Other Cities Watch as FAA Questions Wichita, Kan. Aid to AirTran

Airports, cities and airlines across the country will be closely watching Wichita's dispute with the FAA over subsidies to AirTran Airways.

The FAA first said that one way to fix the problem may be to make the Airport Authority separate from the city, then later said that may not be enough to solve the problem. Another option is to stop subsidizing AirTran.

Wichita has argued that the Airport Authority and city government are separate, which would allow the city to subsidize any airline it chooses.

It also argued that the subsidy comes from city funds, not airport funds, and that a subsidy is reasonable because fares have dropped 30 percent and passenger traffic has increased 33 percent.

But favoring one route and fares over another does not justify a financial incentive that "favors one carrier over another," the FAA said.

The FAA has scrutinized other subsidy deals.

Last year, the FAA reportedly was looking into whether Wilkes-Barre/Scranton International Airport was in violation when it agreed to subsidize startup costs for Vacation Express to begin service from the Pennsylvania airport to Orlando, Fla., and Myrtle Beach, S.C. The airport reportedly has lobbied the FAA to relax its prohibition on airlines subsidies.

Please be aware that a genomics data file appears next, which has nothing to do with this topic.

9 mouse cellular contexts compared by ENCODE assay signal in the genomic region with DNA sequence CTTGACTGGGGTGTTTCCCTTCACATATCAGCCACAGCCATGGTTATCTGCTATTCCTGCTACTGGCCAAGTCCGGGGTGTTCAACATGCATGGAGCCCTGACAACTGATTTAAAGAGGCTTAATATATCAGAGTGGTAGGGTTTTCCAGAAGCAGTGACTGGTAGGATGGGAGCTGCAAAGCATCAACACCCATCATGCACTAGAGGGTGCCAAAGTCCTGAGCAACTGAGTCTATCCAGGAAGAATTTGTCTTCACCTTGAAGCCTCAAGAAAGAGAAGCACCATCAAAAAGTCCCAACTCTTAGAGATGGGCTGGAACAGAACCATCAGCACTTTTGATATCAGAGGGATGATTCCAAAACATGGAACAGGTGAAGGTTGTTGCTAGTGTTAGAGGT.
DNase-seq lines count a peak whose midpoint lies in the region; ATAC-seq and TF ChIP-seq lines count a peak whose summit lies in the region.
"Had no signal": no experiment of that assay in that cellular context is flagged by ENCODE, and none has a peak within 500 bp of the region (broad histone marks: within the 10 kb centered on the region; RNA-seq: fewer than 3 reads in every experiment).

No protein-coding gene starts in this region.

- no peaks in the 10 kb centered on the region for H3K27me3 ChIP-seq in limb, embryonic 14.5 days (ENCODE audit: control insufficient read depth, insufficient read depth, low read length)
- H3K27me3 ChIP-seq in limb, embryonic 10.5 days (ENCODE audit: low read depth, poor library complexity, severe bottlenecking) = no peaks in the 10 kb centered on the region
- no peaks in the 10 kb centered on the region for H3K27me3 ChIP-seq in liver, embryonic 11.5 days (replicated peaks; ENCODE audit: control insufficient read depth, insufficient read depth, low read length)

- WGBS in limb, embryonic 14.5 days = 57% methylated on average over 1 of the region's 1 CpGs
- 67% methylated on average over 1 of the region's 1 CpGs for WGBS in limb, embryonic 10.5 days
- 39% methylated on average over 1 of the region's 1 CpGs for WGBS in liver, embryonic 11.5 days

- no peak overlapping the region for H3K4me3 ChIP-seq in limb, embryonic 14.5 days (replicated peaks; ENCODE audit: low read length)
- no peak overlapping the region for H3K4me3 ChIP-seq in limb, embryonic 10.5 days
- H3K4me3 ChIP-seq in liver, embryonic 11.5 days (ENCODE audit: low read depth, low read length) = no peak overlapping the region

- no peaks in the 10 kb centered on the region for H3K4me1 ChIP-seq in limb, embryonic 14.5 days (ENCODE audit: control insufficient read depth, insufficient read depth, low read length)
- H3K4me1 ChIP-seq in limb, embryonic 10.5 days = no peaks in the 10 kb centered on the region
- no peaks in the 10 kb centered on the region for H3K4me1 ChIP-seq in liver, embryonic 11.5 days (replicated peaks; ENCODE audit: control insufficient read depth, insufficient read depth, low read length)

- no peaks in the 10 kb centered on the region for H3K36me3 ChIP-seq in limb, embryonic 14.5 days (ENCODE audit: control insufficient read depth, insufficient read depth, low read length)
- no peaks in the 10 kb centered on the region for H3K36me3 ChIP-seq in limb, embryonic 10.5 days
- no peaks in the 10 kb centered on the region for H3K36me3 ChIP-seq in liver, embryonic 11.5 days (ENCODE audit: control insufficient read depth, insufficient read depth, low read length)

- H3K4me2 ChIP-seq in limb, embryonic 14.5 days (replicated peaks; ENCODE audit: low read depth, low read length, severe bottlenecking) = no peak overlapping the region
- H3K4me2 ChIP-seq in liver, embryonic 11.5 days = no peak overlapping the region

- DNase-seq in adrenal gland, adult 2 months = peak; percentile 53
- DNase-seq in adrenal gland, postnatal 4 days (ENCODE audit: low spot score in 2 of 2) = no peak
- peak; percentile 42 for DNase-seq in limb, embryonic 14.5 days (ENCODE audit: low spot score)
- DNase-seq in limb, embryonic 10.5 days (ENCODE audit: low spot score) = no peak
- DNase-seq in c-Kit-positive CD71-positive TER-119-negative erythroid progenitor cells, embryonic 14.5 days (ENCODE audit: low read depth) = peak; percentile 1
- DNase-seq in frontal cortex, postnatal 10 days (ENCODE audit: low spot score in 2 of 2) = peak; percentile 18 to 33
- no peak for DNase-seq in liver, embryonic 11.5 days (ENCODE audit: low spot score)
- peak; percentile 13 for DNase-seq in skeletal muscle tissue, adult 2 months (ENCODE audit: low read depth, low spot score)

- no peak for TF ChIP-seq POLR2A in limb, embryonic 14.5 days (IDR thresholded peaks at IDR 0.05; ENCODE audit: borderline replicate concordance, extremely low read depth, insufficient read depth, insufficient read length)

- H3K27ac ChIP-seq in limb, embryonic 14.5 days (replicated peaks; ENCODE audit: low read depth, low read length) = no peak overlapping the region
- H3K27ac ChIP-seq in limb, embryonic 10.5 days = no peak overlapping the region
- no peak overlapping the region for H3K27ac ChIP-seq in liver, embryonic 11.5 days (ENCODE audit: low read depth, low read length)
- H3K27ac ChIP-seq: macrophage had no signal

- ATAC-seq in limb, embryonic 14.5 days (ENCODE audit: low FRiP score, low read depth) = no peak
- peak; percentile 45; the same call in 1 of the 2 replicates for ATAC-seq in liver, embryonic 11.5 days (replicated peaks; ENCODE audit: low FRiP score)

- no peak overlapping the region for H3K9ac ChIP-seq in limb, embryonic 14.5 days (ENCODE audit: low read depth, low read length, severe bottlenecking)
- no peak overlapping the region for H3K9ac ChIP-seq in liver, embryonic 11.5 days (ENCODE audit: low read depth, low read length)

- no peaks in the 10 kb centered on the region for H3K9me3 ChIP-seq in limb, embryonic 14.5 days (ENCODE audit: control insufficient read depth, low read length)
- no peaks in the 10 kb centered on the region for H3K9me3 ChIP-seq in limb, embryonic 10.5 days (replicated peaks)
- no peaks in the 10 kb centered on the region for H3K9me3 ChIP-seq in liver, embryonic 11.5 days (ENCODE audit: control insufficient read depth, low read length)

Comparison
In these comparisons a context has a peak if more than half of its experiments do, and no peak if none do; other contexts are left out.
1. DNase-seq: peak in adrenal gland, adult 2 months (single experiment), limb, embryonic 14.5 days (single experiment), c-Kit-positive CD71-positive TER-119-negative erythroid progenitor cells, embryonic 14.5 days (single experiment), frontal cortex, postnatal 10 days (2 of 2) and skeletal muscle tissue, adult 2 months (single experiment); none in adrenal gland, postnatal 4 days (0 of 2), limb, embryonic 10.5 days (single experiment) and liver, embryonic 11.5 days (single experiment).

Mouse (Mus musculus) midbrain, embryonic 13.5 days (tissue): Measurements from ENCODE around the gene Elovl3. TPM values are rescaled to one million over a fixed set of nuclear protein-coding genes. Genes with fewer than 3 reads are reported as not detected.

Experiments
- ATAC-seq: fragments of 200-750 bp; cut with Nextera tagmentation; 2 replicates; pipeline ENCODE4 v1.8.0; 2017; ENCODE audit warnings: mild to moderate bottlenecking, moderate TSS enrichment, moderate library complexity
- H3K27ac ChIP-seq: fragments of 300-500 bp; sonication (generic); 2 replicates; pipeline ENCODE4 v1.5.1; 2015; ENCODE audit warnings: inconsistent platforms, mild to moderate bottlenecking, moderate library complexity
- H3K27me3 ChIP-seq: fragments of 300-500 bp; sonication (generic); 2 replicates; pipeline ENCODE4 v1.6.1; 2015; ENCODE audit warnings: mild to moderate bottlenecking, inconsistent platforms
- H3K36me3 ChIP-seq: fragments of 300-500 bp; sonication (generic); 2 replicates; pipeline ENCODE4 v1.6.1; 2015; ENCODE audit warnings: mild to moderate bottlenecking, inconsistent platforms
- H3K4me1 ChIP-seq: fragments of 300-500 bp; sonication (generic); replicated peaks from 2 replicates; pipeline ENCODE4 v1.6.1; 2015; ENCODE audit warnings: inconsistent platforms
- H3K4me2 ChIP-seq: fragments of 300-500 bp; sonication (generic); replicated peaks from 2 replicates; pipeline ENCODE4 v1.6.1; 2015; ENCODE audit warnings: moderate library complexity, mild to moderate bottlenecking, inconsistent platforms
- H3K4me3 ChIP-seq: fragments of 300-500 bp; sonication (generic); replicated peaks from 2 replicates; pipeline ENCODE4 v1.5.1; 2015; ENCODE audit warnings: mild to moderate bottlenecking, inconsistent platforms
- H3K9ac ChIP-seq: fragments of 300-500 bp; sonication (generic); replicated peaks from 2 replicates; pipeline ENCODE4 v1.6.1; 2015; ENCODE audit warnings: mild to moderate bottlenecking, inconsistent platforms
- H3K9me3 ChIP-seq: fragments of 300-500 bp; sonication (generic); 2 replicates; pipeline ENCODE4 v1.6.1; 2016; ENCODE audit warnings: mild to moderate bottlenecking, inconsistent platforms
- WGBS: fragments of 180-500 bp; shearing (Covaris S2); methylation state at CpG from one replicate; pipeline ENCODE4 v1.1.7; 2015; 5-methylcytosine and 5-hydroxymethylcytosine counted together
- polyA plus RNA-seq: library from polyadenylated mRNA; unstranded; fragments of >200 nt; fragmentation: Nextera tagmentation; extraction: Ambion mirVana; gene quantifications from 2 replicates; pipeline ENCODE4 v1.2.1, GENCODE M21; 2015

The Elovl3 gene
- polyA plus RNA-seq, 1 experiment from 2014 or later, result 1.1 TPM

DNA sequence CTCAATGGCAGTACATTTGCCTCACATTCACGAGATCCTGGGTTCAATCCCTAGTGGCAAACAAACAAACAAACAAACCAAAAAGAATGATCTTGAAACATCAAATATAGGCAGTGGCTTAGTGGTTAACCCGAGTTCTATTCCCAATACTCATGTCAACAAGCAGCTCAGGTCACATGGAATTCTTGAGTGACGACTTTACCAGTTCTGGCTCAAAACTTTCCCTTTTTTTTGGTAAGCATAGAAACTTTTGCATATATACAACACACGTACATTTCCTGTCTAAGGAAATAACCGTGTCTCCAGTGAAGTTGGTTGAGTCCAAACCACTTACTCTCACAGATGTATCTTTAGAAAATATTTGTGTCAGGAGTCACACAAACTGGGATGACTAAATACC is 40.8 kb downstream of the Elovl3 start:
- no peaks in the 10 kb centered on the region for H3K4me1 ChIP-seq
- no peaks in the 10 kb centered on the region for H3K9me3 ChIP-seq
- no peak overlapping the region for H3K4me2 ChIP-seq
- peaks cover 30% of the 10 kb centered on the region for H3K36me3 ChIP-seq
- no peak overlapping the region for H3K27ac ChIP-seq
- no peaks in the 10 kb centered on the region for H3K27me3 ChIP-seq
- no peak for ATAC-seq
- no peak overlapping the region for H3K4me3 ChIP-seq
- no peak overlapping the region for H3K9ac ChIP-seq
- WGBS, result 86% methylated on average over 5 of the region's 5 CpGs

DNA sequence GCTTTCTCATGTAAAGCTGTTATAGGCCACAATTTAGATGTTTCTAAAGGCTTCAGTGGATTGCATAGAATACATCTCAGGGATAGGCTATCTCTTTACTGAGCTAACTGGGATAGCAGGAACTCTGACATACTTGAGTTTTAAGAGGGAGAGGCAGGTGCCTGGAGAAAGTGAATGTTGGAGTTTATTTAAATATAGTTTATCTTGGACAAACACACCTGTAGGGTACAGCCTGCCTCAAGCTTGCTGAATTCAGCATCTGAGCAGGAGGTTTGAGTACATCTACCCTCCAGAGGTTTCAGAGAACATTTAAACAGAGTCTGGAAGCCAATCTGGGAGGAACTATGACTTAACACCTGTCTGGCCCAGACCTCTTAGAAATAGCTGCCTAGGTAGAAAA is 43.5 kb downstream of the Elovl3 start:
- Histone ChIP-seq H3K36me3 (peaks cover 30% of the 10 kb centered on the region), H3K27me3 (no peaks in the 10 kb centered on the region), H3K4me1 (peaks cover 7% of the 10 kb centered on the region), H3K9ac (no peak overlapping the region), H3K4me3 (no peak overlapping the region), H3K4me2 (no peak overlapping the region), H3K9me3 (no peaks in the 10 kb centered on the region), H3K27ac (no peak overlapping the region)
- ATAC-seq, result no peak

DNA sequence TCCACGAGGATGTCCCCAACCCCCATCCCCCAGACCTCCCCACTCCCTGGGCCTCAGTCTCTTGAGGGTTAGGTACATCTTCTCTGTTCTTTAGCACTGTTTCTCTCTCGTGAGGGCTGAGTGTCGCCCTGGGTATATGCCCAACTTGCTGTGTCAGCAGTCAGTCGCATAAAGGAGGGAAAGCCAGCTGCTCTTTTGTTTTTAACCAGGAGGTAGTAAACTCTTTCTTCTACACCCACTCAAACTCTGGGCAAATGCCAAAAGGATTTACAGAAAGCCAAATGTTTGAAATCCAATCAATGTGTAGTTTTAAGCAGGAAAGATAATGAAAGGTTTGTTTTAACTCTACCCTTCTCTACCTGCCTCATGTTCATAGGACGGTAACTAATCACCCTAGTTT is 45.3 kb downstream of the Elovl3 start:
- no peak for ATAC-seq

And in 1996, the FAA investigated subsidies the Lehigh-Northampton Airport Authority gave TWA and Midway airlines to lure them to that Pennsylvania airport. The FAA began its review after USAir, United, Delta and Northwest airlines complained.

Ultimately, the agreements ran out and "everybody lost interest in the case," said airport authority executive director George Doughty.

Lehigh-Northhampton has not since offered airlines subsidies, he said. Instead, it has paid for marketing programs.

But the issue of communities offering to subsidize airlines to spur economic development is a larger one, Doughty said.

"The FAA's premise is the airports are essentially there for the airlines," he said. "Our premise is airports are here for the community."

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